A researcher at Queen Mary, University of London wants to produce a documentary chronicling the gruesome horrors of pre-anaesthetic surgery and the history of anatomical collections, and is crowd-sourcing to raise funding for it.
Medical historian Dr Lindsey Fitzharris is a Wellcome Trust Research Fellow at Queen Mary and a popular blogger, writing as ‘The Chirurgeon’s Apprentice’. She is an expert in 17th and 18th Century medicine and the rise of the surgeon, or ‘chirurgeon’, during the period.
Dr Fitzharris hopes to raise £20,000 to turn her research into Medicine’s Dark Secrets - a feature-length documentary chronicling medicine’s morbid past, from body-snatching epidemics, to the criminals who were executed and anatomised, unwittingly helping to advance medical science between the 17th and 19th Centuries.
She has launched a ‘crowd-sourcing’ campaign through the website IndieGoGo – a popular method of fundraising where the public donates as much or as little as they like, in exchange for small perks, from a mention in the film’s credits, to an exclusive seat at the production’s first screening.
Such is the popularity of the subject that some £4,000 was raised in the first couple of days of the campaign, from a public that Dr Fitzharris believes is naturally curious and eager for new research about death and the medical history of their ancestors.
“Crowd-sourcing really engages people with the subject being explored- they will value the finished product so much more, knowing that they have played a part in bringing it to life,” Dr Fitzharris comments.
Lindsey Fitzharris has explored some of the UK’s most extensive anatomical collections – including the 5,000 specimens held at Barts Pathology Museum, Queen Mary’s Victorian medical museum at West Smithfield. She believes that history is not just the domain of historians – it belongs to the wider public: “We want to put the ‘human’ back into human anatomy and bring the past back to life through the stories of people who died,” she says.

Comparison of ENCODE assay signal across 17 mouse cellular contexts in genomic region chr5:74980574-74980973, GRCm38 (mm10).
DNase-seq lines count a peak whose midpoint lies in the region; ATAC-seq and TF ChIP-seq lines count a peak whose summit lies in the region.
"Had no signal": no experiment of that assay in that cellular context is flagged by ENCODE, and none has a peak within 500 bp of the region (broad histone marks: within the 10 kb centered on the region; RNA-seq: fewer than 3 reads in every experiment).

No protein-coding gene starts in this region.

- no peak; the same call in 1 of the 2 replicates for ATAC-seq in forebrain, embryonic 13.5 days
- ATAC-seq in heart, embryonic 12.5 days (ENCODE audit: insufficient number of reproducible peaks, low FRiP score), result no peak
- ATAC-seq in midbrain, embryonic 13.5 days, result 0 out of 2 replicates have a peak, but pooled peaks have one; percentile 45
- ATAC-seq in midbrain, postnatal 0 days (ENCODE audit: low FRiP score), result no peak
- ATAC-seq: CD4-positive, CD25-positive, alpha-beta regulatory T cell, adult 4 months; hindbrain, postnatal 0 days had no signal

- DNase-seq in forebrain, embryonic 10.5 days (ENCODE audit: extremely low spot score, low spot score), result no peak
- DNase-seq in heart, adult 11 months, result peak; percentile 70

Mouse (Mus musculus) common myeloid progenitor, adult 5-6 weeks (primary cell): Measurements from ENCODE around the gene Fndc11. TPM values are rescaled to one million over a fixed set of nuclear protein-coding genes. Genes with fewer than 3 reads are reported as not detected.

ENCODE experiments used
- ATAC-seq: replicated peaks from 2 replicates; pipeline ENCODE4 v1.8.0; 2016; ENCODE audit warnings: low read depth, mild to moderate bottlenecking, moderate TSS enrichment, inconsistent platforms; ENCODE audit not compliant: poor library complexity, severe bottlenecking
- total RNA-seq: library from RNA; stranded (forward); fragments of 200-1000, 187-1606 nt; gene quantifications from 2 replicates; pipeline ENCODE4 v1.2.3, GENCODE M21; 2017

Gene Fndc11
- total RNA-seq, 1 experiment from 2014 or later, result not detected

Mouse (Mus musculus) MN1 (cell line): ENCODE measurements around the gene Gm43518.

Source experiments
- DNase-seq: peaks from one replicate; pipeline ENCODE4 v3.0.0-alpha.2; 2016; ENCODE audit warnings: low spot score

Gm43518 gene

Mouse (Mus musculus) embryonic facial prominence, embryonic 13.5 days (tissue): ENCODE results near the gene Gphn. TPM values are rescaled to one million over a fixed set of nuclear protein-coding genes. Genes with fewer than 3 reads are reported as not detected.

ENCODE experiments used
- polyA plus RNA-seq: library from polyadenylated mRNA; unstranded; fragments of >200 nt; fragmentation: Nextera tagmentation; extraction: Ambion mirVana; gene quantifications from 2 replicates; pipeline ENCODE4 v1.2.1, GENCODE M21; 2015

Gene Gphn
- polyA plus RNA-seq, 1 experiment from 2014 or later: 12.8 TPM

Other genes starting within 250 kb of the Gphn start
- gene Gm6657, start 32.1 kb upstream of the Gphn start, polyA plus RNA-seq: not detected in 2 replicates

In Medicine’s Dark Secrets, Fitzharris will explain the history of body parts now held in medical collections, how the harvesting of organs became taboo, and why these specimens were later hidden in museum archives.
Launching her appeal for public support, Dr Fitzharris says: “Your help will enable us to give each victim a voice and put each specimen in a historic context. Your donations will help us to gain access to locations and collections, many of which have never been seen by the general public.
“What I hope to provide through this documentary is historical context. Importantly, I want viewers to remember that these disembodied specimens once belonged to real people with lives like you and me. By raising the money through IndieGoGo, I'll maintain control over the project so that it doesn't just become a voyeuristic journey into the past. “
Lindsey Fitzharris completed her PhD at the University of Oxford. She has appeared on BBC4 with Michael Moseley in Guts: The Strange and Mysterious World of the Human Stomach, advised on historical issues for National Geographic and appeared with Tony Robinson on Gods and Monsters for Channel 4.
Her postdoctoral research at Queen Mary focuses on medical networks between surgeons and other types of practitioners at the end of the 17th century, looking at how the interactions between surgeons and physicians began to change after the Restoration.
Donations to Medicine’s Dark Secrets will pay for access to restricted museums and collections and fund a film production crew, equipment and editing costs.
To donate to the campaign and watch a preview video from Big Baby Productions Ltd, visit: http://www.indiegogo.com/projects/medicine-s-dark-secrets
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